How many times have you written to members of congress to change a law that there is a clearly stated majority in favor of changing and congress does nothing? How many times have you voted for a candidate that promises to make changes to a law or create a program that benefits you, something for which there is also a majority favoring in the population, and the candidate forgets about his campaign promises? Many, many times I am sure.

Executive orders put all of that gridlock, all of that bureaucratic rigmarole aside and enable a president to do things for the general public that congress and the senate refuse to do and that is why I believe the house impeached Trump, the primary reason, nullification of congress through executive order. Trump was effectively marginalizing a congress that has marginalized the American public for decades and congress was not going to stand for that.

Copyright © William Thien 2019

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“Primo preceptor” is a term I coined which deals with the subject of having the first of a series of ideas where were it not for the first of the series of ideas, the other ideas may not or would not have existed. Therefore, the first of the ideas is the “prime” or original idea and as such it should receive primary or initial consideration.

“Primo preceptor” or “Preceptor primo.”

Copyright © William Thien 2019

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Often we hear people refer to what are systems of taxation as “entitlements,” Medicare, for example, or Social Security.

I think Social Security and Medicare are both forms of taxation and should be included in the summation of that which is removed from your pay before you see your net pay provided by your employer.

In other words, we often hear about federal or state taxes as a percentage of your income. I believe not only should we included your federal and state taxes in summing up the total taxes coming from your pay, but we should also add Social Security and Medicare/Medicaid as taxes. This in effect increase that which comes out of your pay dramatically and it is something the classical bureaucrat would rather not be tabulated in your “total taxes.” That is why you will hear the bureaucrat say, “but those are not taxes, they are entitlements.” Wrong!

I think there is a clear delineation as to when these government programs become entitlements and stop being taxes and that is if you live long enough to become eligible for either program. If you don’t make it to the age where you can begin receiving Social Security payments, then it is not an entitlement. It is just a tax that you never see again. You never see it again because unlike a private retirement account where you get back everything you put into it after taxes, you never see the principal again in Social Security. You only ever see the payments disbursed to you. You lose the principal. It vanishes. TAX!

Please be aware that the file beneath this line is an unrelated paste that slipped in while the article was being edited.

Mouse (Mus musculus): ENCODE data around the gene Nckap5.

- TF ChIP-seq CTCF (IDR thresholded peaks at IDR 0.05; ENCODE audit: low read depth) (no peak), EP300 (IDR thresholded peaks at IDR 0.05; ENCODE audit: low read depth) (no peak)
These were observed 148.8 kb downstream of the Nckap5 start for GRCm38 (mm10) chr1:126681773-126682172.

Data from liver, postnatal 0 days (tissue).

Same with Medicare. If you don’t live long enough to become eligible, then it is just a tax. It is the only health care program that you pay into all your life but never use until if and only if you make it to the age of eligibility. You could be paying for your own health care all of your life but instead you are paying for someone else’s. Not a bad idea on the face of things in a sense, helping the elderly out with their health care. But what if you don’t have any heath care yourself? TAX! TAX plus socialism. Still, not a bad idea on the face of things. But for the purposes of making the distinction between a tax and an entitlement, it is a prime example.

So, I think the line which distinguishes an entitlement and a tax in The United States is at the very least, a blurry and costly one to the individual tax payer. The proper definition of what an entitlement is and how it relates to the “taxes” used to perpetuate that entitlement can be helpful to the voter.

An entitlement is a tax until and only if you are eligible to achieve that entitlement and then and only then is it an entitlement. Until then, it is a tax and it should be considered as a tax when you make a determination of how much is leaving your pay along with federal and state taxes.

Copyright © William Thien 2019

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And guess what? Major League Baseball has decided to stop testing players for marijuana. Now I can go back to watching The Brewers and The Diamondbacks. But I’m not bragging. This isn’t a victory lap. It is more of a celebration that the major institutions in this country are beginning to recognize failures of the drug war in America. The sudden change in policy had nothing to do with my constant advocacy. Nope:


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December 2019